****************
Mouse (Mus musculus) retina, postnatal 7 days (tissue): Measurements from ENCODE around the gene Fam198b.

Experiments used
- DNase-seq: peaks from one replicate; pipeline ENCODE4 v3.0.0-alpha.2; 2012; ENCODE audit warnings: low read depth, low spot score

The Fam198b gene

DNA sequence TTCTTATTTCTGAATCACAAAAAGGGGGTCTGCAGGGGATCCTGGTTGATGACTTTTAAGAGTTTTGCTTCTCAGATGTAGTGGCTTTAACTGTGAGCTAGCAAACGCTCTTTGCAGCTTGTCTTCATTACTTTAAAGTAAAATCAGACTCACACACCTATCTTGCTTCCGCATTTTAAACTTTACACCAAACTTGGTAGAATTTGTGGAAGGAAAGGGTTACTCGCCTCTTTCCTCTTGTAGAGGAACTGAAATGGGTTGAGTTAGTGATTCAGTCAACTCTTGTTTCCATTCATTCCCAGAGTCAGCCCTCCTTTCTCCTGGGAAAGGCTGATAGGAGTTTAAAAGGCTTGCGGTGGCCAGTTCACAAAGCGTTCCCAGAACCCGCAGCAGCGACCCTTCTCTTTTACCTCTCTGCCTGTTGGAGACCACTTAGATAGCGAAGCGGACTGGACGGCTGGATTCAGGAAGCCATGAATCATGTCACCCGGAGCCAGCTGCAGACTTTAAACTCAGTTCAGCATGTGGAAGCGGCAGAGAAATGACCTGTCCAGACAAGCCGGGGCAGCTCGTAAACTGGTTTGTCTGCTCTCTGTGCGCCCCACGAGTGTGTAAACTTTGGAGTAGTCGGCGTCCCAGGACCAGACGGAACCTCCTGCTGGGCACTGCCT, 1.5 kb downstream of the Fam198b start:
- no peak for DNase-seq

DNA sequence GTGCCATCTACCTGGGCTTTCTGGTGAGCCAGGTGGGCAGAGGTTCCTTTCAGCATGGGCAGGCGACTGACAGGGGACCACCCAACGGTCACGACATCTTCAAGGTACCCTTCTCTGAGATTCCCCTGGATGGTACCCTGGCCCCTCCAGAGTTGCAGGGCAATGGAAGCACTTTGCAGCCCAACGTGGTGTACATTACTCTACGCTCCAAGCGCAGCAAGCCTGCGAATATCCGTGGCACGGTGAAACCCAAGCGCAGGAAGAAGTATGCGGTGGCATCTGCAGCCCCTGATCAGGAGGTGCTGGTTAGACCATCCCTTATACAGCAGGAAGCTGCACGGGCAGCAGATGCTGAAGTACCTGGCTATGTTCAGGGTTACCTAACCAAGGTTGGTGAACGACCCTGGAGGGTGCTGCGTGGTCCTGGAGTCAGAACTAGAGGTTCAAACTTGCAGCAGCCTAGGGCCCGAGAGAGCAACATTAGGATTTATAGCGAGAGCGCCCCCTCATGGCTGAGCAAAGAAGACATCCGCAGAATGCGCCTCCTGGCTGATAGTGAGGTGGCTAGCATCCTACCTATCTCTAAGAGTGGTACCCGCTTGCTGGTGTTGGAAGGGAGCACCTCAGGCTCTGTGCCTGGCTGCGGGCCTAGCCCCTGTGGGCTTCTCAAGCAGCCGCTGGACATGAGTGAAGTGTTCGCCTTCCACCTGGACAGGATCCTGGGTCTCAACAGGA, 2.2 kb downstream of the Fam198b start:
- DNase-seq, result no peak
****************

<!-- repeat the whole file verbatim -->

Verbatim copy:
Mouse (Mus musculus) retina, postnatal 7 days (tissue): Measurements from ENCODE around the gene Fam198b.

Experiments used
- DNase-seq: peaks from one replicate; pipeline ENCODE4 v3.0.0-alpha.2; 2012; ENCODE audit warnings: low read depth, low spot score

The Fam198b gene

DNA sequence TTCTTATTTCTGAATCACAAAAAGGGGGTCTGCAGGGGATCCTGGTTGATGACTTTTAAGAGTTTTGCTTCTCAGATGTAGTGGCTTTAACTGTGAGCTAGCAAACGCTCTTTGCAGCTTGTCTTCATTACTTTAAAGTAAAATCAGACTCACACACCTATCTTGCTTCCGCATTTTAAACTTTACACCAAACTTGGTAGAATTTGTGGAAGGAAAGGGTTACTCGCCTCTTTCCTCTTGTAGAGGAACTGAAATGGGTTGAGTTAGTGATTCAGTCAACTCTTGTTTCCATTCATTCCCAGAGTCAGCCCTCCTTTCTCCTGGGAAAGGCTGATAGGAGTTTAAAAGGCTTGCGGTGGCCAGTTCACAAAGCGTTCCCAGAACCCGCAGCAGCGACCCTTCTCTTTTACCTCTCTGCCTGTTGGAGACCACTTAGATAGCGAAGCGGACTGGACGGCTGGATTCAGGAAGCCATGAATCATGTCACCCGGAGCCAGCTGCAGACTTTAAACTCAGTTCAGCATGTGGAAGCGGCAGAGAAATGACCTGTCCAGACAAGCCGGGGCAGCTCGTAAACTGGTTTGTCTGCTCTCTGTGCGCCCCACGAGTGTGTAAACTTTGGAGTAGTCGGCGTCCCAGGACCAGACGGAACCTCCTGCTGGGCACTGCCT, 1.5 kb downstream of the Fam198b start:
- no peak for DNase-seq

DNA sequence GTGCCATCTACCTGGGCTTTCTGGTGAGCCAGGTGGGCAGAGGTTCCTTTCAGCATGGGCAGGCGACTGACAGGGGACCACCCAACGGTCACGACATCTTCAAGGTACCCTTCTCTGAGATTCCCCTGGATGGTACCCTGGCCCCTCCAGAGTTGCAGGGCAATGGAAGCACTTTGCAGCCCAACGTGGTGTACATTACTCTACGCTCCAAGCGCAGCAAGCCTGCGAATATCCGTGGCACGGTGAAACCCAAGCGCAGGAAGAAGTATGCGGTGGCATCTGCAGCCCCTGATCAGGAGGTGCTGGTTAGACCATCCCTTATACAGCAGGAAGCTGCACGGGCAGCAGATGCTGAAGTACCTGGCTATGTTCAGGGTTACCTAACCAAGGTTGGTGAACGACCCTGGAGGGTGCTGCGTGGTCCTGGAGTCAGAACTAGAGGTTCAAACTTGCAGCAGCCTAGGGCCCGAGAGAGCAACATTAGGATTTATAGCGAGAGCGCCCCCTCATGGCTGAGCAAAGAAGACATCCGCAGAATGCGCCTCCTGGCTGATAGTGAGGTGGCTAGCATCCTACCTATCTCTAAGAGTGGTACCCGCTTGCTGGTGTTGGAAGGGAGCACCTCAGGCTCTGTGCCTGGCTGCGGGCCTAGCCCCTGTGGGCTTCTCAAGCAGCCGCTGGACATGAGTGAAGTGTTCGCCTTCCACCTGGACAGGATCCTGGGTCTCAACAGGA, 2.2 kb downstream of the Fam198b start:
- DNase-seq, result no peak